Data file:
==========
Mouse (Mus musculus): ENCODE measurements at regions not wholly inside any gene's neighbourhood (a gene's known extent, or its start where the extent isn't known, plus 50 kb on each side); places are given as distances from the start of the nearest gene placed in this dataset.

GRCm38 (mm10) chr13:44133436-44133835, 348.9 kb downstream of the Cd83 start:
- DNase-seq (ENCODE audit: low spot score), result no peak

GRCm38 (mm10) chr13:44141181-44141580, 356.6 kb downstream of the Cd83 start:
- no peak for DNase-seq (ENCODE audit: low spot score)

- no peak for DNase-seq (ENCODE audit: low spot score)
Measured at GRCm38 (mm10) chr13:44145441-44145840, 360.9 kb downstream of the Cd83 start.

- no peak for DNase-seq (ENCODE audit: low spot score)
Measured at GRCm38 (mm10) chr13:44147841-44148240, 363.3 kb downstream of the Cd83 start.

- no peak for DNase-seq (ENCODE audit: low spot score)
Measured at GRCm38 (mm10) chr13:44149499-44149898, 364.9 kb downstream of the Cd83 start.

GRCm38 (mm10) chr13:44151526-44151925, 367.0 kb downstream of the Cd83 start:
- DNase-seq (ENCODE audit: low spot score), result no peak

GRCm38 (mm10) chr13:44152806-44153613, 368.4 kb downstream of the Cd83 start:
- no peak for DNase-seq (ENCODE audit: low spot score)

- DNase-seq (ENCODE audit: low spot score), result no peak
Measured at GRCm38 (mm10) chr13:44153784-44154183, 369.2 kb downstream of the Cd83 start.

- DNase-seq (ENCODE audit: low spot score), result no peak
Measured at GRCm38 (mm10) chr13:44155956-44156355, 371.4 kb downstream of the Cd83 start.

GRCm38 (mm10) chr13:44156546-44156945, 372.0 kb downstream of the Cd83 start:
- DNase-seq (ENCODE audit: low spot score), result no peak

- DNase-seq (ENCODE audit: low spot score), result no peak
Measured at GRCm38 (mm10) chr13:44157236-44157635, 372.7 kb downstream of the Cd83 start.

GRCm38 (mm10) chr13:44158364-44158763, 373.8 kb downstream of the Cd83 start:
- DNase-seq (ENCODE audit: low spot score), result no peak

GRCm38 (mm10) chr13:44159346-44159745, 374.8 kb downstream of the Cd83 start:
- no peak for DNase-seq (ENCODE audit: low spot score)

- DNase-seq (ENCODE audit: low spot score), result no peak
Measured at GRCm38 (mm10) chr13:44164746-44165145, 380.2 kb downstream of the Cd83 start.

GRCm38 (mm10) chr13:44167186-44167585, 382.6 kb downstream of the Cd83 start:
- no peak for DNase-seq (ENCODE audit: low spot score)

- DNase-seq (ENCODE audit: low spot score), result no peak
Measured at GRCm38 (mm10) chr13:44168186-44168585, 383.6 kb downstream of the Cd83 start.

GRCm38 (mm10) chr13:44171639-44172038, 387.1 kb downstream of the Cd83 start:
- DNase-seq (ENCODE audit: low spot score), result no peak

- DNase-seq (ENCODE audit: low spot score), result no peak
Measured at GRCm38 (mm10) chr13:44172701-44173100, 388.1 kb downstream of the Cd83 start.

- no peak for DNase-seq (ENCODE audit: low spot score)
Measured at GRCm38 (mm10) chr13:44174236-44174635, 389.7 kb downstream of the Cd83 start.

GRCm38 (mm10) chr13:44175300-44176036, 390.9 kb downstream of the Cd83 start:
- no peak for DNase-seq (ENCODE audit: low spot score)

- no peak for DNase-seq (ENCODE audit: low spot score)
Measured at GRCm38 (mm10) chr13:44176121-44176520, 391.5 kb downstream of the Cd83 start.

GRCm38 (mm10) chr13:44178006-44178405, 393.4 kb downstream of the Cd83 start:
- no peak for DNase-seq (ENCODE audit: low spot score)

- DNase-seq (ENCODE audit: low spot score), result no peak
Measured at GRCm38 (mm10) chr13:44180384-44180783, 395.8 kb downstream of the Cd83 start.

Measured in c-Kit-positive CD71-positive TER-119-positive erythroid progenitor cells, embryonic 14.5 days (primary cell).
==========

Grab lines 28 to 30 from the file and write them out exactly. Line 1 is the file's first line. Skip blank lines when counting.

- DNase-seq (ENCODE audit: low spot score), result no peak
Measured at GRCm38 (mm10) chr13:44164746-44165145, 380.2 kb downstream of the Cd83 start.

GRCm38 (mm10) chr13:44167186-44167585, 382.6 kb downstream of the Cd83 start: